Given Canada’s pride in our natural surroundings and commitment to environmental protection, smart investment in green infrastructure makes economic and environmental sense.   Please let the Ministry of Infrastructure and Communities know your thoughts.  It is accepting submissions about infrastructure spending until mid-September at:  www.infraconsults.ca

For more information contact:  Lara Ellis, Director of Strategic Opportunities, ALUS Canada lellis@alus.ca

 

Economic Benefits of Green Infrastructure

  • In 2010 Halifax Water avoided a $150,000 upgrade at the Middle Musquodoboit Water Treatment Plant (built in 2009-2010 for $2.2M) by working with a farmer.  The farmer is compensated $300 a year for modifying agricultural practices and for maintaining a wider riparian buffer[1].

 

  • A comprehensive economic analysis[2] of the ecological goods and services provided by wetlands in the Black River watershed of Lake Simcoe determined that:

a dollar invested in [wetland] retention produces $3.66 of value, while a dollar invested in [wetland] restoration of up to 25 per cent of the subwatershed’s wetlands produces $2.01 worth of value.  

This is a conservative valuation, given that it considered only a portion of wetlands’ economic contribution (water quality improvement through phosphorous reduction, carbon sequestration, biodiversity and tourism) and did not include wetlands contribution to flood mitigation, groundwater filtration/recharge or erosion control.

 

  • Ducks Unlimited Canada found the cost of wetland restoration vs. flood mitigation infrastructure in the Bow River and South Saskatchewan Rivers Basins to be comparable.  Wetland Restoration costs were assessed at $3.5 - $6.7/ m3, whereas dry dam costs were $1.4 - $7/ m3 plus maintenance[3].  In addition to mitigating floods, wetlands provide carbon sequestration, water and quality improvement, and habitat.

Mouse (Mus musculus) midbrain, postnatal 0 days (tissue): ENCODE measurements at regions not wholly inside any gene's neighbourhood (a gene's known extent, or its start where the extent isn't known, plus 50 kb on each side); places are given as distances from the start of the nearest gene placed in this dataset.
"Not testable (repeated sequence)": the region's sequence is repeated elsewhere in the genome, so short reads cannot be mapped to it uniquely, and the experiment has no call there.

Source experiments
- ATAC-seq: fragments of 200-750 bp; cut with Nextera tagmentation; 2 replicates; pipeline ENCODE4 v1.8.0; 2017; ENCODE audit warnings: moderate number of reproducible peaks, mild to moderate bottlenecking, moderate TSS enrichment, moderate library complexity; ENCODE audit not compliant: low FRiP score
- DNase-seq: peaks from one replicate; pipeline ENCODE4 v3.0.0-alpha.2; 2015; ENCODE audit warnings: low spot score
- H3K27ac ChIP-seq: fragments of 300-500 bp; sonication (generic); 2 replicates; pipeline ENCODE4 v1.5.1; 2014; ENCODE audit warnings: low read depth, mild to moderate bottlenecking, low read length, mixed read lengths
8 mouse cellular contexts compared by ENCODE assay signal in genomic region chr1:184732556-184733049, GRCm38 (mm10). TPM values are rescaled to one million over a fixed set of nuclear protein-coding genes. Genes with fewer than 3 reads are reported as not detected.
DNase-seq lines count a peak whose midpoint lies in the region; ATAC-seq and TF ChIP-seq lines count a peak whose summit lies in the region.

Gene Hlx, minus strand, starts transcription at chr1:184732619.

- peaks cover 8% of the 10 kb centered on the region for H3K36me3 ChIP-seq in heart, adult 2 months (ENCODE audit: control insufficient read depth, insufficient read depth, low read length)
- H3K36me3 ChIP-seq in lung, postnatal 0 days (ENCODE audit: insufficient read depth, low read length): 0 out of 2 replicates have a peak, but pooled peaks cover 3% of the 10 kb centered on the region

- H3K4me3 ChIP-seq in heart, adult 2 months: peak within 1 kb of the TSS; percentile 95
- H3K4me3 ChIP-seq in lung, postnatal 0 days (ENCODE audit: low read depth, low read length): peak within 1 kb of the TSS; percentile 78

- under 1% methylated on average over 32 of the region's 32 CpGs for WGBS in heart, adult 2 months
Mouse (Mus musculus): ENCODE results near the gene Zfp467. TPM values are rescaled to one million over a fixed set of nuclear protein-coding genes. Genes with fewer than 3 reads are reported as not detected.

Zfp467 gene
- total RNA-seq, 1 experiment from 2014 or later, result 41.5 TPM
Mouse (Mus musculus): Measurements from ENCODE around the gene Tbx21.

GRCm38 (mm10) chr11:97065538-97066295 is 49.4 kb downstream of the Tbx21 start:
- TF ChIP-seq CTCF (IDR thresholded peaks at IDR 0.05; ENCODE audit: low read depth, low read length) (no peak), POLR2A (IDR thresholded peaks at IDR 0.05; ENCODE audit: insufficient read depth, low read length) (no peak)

• According to a World Resources Institution study, six U.S. cities saved 60% on water infrastructure by integrating natural and build infrastructure[4]. New York City invested in watershed protection measures, including working with the agricultural community, to protect water quality (pollution reduction, conservation easements) rather than spend between $6-8B on a new filtration system with annual costs of $300M. The rate of return on the natural infrastructure investment was between 90 to 170%. An added benefit was the injection of $100M per year into the rural parts of the watershed. 

 

  • A study of the Upper Mississippi and Missouri Basins in the U.S. Midwest concluded that wetland restoration would have accommodated the floodwaters of the 1993 flooding event[5].

 

  • Massachusetts wetlands were valued at $96,010/acre for flood control, $75,196/acre for nutrient filtering, and $291,357/acre for water supply services[6]


[1] Barry Geddes, Watershed Manager, Halifax Water.

[2] A Business Case for Wetland Conservation: The Black River Subwatershed, Ducks Unlimited Canada,2011.

[3] Wetlands Working: Flood Mitigation in the Bow River Basin, Ducks Unlimited Canada.

[4] Ontario’s Wealth, Canada’s Future: Appreciating the Value of the Greenbelt’s Eco-Services, David Suzuki Foundation, 2008.

[5] World Resources Institute: Natural Infrastructure: Investing in Forested Landscapes for Source Water Protection in the United States, 2013

[6] Olewiler, Nancy. The Value of Natural Capital in Settled Areas of Canada. Ducks Unlimited Canada and the Nature Conservancy of Canada, 2004.